Wide gaps in social justice, comparison finds Britain only in the middle rankings
By ECM Plus staff
ECM Plus +++ Great Britain still has some catching up to do in terms of social justice, according to new research just published by the Bertelsmann Stiftung.
According to the study, among a total of 31 OECD nations, Britain occupies 15th place, in the middle of the ranking.
The study examined these political indicators: poverty prevention, access to education, labor market inclusion, social cohesion and nondiscrimination, health, and justice between generations. Leading the Social Justice Index are the northern European countries Iceland, Norway, Denmark, Sweden, and Finland. Turkey ranks last.
One of the greatest challenges for Great Britain lies in making substantial strides toward greater social justice without burdening future generations with the costs of the economic crisis. Its national debt now amounts to nearly 90 percent of GDP (22nd place). Great Britain falls short on the weighted index particularly in the key areas of poverty prevention (19th place), education (21st place), and labor market inclusion (15th place). “About one in nine Britons now lives below the poverty line; educational opportunities for children depend considerably on their social background; and the recent increase in unemployment means too many young people have poor prospects in the labor market,” said Aart de Geus, a member of the Bertelsmann Stiftung Executive Board, as the study was released. However, he noted, the international comparison clearly demonstrates that social justice and market-economy performance are by no means mutually exclusive. The Nordic countries, in particular, offer evidence of this.
Income poverty is a widespread problem in the OECD member states. Particularly worrisome from the standpoint of social justice is the phenomenon of child poverty. In Great Britain, approximately 13.2 percent of children live below the poverty line. Despite significant political efforts to combat poverty in recent years, this figure still ranks above the OECD average (12.3 percent). Where children live in poverty, the fundamental prerequisites of social justice are lacking; social participation and self-determined living are barely possible under those conditions. By way of comparison: In Denmark, which along with Finland and Norway posted the lowest rates of child poverty in the OECD-wide comparison, only 3.7 percent of children are poor. The figures are dramatically different in the USA, where the rate is 21.6 percent (28th place). Only Turkey, Chile and Mexico score worse. Preventing child poverty depends not least on stronger efforts to balance work and family life. Measures such as expanding options for childcare, for example, can broaden the parents’ income base. In this regard, Great Britain has made considerable progress in recent years.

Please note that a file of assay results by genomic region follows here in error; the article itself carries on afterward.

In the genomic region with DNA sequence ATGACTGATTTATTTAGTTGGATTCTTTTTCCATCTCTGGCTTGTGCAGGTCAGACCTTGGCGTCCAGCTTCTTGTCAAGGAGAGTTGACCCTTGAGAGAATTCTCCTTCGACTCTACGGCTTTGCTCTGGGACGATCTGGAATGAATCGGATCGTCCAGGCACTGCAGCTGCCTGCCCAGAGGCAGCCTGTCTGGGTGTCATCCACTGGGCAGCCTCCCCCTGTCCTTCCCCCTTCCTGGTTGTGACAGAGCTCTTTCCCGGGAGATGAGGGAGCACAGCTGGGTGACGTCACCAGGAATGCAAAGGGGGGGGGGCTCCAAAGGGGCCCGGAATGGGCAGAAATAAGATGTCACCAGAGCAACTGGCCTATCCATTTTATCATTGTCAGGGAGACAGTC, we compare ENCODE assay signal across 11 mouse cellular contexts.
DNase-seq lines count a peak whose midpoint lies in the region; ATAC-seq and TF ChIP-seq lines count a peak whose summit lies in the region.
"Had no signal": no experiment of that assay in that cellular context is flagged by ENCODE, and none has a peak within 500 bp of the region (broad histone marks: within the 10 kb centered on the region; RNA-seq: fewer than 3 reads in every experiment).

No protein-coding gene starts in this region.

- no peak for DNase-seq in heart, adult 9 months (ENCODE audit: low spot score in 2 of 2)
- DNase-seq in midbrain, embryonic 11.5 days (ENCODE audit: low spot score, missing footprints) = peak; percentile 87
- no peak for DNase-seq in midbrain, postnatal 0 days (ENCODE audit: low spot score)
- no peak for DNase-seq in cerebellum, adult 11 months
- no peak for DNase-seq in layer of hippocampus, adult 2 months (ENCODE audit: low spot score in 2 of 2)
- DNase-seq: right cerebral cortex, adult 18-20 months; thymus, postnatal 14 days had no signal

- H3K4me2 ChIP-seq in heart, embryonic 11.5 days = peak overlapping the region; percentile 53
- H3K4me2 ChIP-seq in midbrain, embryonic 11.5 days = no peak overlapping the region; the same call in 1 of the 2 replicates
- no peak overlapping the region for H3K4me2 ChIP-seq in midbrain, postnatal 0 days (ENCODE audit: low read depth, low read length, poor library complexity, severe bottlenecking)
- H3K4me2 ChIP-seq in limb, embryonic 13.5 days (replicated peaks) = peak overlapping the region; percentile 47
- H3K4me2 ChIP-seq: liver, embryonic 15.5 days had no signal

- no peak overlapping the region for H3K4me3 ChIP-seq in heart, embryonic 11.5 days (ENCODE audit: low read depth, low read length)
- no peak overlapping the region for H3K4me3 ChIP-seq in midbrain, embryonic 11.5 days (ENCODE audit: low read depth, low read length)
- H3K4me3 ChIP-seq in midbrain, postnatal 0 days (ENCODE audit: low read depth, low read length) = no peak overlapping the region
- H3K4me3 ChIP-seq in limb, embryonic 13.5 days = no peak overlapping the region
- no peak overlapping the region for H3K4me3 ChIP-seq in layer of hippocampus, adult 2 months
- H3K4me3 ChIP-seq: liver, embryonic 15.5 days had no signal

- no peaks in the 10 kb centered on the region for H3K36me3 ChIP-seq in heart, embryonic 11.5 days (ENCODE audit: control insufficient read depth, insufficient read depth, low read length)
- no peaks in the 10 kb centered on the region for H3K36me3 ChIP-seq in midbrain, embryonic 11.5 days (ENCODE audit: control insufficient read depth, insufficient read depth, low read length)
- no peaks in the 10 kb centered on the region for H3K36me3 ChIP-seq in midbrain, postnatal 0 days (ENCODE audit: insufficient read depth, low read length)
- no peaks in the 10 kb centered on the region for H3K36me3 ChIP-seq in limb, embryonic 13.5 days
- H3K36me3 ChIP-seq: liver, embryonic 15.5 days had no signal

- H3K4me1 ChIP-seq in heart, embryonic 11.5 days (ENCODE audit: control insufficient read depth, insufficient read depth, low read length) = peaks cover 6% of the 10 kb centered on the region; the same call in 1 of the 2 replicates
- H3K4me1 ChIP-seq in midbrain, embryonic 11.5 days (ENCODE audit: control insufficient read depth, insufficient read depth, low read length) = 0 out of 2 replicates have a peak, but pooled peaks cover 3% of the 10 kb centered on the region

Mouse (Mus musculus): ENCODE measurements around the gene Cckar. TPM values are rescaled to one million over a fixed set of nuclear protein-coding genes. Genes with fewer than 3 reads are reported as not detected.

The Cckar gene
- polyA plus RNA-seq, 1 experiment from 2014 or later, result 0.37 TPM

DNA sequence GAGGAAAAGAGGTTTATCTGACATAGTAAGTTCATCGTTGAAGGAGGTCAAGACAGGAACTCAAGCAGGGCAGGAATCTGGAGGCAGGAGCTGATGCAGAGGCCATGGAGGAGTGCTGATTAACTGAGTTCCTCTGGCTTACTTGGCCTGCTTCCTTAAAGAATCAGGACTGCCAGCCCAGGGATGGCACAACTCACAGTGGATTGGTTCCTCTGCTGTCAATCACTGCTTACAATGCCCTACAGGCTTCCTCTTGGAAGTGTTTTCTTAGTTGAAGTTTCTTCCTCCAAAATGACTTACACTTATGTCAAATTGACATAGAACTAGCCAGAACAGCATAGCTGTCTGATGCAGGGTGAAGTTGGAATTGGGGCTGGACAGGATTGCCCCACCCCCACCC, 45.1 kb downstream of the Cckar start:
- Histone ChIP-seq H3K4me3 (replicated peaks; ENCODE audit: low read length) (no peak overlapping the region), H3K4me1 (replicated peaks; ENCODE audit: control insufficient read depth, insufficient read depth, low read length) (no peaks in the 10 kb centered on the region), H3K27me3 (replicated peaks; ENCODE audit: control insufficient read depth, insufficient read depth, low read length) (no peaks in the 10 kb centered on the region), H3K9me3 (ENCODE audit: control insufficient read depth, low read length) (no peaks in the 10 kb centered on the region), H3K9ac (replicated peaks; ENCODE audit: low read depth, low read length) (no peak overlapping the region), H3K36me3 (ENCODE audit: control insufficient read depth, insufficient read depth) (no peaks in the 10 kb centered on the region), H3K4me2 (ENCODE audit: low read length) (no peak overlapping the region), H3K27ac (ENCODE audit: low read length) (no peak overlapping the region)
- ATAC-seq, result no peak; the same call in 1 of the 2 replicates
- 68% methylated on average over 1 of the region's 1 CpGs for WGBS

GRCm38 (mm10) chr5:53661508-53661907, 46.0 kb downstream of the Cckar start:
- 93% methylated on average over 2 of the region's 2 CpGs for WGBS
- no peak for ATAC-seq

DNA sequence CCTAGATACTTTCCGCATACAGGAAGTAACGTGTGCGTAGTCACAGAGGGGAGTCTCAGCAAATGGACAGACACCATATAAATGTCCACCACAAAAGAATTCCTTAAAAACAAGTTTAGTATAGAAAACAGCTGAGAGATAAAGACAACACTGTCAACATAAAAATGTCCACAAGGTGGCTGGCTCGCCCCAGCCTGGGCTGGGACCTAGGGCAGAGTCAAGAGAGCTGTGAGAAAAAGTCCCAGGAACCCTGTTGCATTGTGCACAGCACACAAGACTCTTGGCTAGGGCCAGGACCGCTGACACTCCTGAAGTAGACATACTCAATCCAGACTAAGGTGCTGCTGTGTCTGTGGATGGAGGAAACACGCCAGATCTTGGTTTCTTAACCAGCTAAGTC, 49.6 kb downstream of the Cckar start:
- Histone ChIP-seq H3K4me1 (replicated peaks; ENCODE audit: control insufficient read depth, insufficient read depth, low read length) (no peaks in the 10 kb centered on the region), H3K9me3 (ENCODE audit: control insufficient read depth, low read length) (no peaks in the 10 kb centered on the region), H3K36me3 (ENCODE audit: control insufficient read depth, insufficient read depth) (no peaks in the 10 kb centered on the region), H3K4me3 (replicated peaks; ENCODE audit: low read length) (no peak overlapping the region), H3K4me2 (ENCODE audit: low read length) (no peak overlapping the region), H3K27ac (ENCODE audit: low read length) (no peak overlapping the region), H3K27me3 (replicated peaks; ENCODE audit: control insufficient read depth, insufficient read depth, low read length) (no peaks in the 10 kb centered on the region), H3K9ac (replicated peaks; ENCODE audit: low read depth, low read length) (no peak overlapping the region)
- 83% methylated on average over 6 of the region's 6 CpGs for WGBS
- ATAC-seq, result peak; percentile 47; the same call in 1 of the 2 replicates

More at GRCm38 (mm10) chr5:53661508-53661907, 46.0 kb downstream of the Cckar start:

According to the study, the British educational system also has shortcomings from the standpoint of social justice. Here, the OECD study ranks the United Kingdom in 21st place, only in the lower middle range. The educational achievement of children and young people shows a correlation with their socioeconomic backgrounds. The average performance gap between students with socioeconomic advantages and students from weaker social environments is considerable; it amounts to a full year of schooling (44 points on the PISA scale). One important instrument for countering such trends and ensuring equal opportunity and upward social mobility from the start is early childhood education. However, the OECD study shows public investment in this important area in Great Britain still far below its potential.
As in most other OECD nations, the economic crisis has ‘battered’ the British labour market and heightened society’s awareness of social justice issues.
Unemployment in Ireland has soared to a drastic 13.7 percent, in Britain, it still amounts to some 8 percent, according to official figures.
But from the standpoint of social justice, there are certainly ‘dark sides’, the study revealed. Young people in particular have a very difficult time finding work. In all, a good 19 percent of young people in Great Britain are unemployed – a figure (18th place in the OECD study) that weighs heavily on the goal of social participation and opportunity.
Shortcomings also exist in the area of social cohesion. The OECD study ranks Britain among the countries with a particularly high level of earnings inequality. Despite political efforts to combat inequality, the trend has actually worsened from the mid-1990s to the present. In regard to social cohesion, such a tendency toward polarization is worrisome. Only Chile, Mexico, Turkey, the USA and Portugal show even greater disparities in the distribution of income. On the other hand, Britain has high legal standards when it comes to equal treatment and antidiscrimination.
The country also receives relatively good marks for its environmental policy and its family policy of recent years, as well as for pension policies that are relatively sustainable from a fiscal standpoint. For the dimension of justice between generations, there is definitely room to improve public expenditures for research and development (20th place), which are crucial factors in determining a country’s innovative capacity and hence also its future prosperity.
The study made no referebce to social justice for disabled people.